• Thanks for the thoughtful reply and suggestions. Since our dataset contained neither ‘grit’ nor ‘lived experience’ data points, and test scores are generally accepted as being most predictive of overall outcomes, we chose to go with the quantitative approach. We do agree that there are probably some points at which, the aptitude threshold for a position having been exceeded, other character traits make up the difference. But the question before us is not whether some people with lower scores can succeed; it is whether the Army is selecting the overall best candidates it can for the roles, and if not, why not. We’ll be happy to address these points in a future post.

      And yes, beat ’em!

  2. Curious why you chose to only compare BFs to other females in most of your data? I think it is worth an entire article to look at why women outperform men in every category except N….often by a lot. It would be helpful to highlight this data when old grads write nasty notes about the high number of females in leadership positions – it’s clear here that women outperform their male counterparts in every race category except A. I would also be interested in statistical significance over the years – a grad rate of 64% compared to the average 68%, especially for such low numbers, seems to be right in the ballpark.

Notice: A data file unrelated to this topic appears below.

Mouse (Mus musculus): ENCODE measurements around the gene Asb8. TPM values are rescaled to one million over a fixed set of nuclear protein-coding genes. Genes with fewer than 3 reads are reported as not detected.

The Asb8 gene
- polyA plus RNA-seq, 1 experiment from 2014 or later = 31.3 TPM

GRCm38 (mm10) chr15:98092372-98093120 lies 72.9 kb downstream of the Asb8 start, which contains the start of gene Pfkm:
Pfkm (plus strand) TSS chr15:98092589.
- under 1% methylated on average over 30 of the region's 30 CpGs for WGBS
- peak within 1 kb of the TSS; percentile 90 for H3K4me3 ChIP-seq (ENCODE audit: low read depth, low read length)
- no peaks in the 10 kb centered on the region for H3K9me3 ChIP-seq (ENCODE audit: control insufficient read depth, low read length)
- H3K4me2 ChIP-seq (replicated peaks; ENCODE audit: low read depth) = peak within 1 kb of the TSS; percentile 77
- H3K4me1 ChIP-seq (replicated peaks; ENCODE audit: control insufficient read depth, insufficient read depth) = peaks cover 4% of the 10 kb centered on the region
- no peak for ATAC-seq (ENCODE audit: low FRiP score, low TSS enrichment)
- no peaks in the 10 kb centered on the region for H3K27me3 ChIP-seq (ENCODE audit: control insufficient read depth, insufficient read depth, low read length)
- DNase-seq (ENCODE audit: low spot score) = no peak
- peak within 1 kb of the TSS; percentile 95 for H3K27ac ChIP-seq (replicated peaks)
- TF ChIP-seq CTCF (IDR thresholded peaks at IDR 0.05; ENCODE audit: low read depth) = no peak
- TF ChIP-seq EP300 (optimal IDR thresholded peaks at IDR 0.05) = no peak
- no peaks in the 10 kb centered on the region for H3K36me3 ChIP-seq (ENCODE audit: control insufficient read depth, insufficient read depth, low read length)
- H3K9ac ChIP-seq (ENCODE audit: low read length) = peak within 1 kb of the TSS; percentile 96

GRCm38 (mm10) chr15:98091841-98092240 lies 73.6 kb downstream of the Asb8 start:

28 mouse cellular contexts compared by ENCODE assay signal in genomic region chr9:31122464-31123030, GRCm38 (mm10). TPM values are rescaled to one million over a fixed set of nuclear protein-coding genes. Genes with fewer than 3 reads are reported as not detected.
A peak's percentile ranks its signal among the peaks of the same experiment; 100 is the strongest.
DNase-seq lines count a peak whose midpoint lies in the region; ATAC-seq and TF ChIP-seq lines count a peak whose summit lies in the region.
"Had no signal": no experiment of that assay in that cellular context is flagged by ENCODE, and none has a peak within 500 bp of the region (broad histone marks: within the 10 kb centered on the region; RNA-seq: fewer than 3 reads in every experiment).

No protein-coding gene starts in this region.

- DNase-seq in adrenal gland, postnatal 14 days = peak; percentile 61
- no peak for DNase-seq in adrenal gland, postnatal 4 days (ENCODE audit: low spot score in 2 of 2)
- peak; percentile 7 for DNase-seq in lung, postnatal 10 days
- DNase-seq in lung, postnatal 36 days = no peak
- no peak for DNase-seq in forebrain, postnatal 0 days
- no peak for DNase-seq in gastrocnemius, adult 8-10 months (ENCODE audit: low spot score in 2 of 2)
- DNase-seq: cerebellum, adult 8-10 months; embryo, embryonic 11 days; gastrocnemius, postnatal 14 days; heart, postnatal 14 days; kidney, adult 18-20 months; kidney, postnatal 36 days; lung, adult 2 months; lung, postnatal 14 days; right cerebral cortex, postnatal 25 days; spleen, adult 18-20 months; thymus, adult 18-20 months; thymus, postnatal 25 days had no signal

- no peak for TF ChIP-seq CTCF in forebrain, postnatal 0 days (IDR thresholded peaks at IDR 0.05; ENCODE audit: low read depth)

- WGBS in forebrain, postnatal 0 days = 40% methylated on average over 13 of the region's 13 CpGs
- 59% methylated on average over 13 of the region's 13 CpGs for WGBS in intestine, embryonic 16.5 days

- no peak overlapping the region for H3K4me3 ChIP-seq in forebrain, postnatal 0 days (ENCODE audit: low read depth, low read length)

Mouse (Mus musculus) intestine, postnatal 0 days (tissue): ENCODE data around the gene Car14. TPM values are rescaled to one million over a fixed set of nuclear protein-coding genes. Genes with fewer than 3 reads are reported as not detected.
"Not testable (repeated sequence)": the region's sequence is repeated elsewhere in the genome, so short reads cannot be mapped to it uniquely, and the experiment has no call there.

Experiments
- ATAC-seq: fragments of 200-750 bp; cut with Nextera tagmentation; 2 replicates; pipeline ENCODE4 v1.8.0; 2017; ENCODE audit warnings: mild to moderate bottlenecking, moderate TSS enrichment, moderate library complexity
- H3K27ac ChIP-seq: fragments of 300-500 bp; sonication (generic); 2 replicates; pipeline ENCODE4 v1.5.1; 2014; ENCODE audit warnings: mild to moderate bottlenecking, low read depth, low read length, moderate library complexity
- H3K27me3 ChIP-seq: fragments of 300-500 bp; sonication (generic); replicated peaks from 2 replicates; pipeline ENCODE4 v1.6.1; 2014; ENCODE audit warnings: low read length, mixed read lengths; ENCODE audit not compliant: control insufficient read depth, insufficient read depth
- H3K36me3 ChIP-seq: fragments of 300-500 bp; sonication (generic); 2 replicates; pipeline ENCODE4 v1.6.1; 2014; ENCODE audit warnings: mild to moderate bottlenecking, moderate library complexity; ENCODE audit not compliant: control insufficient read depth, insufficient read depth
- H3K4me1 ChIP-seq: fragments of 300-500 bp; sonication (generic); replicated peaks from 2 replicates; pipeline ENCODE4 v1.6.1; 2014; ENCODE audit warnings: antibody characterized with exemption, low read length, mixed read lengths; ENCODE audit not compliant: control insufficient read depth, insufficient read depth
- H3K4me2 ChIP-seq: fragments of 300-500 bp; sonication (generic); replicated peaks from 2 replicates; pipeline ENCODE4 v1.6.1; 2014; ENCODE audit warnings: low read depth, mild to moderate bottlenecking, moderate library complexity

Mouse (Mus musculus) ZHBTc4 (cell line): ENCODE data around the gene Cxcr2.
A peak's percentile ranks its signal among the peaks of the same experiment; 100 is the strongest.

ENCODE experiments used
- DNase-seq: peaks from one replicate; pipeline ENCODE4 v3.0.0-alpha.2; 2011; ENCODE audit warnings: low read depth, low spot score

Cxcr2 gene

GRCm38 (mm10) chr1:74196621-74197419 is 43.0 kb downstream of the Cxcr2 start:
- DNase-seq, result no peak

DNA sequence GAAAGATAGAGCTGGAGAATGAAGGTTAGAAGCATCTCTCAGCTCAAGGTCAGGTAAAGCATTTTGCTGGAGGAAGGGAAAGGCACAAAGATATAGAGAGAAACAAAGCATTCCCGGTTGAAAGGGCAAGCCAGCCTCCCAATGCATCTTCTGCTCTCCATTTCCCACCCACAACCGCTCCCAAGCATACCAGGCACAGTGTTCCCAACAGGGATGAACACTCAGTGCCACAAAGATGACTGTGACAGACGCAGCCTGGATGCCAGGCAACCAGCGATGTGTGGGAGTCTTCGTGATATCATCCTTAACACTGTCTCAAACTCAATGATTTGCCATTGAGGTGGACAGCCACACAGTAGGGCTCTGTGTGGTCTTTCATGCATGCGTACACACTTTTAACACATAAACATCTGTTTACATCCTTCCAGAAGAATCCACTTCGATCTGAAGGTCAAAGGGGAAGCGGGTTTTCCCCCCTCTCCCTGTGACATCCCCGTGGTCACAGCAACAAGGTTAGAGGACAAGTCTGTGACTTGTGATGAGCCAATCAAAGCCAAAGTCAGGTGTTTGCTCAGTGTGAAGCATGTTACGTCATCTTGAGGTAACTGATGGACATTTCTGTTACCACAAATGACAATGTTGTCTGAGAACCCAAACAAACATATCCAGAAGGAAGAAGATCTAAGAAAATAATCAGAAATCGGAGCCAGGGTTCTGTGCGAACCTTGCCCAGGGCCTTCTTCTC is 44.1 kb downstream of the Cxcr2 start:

• Thanks! I wonder if it would be worth looking at performance characteristics as minority group is added. For instance, was women’s performance overall lower in the early years of their attendance at the academy, then it normalized (then excelled?). I can imagine it’s hard to turn the corps into a diverse group that represents the general public – and the transition isn’t great for anyone. But maybe worth it in the long run, if other minority groups perform like the women have, and eventually top every performance category there is.

Leave a Reply

%d bloggers like this: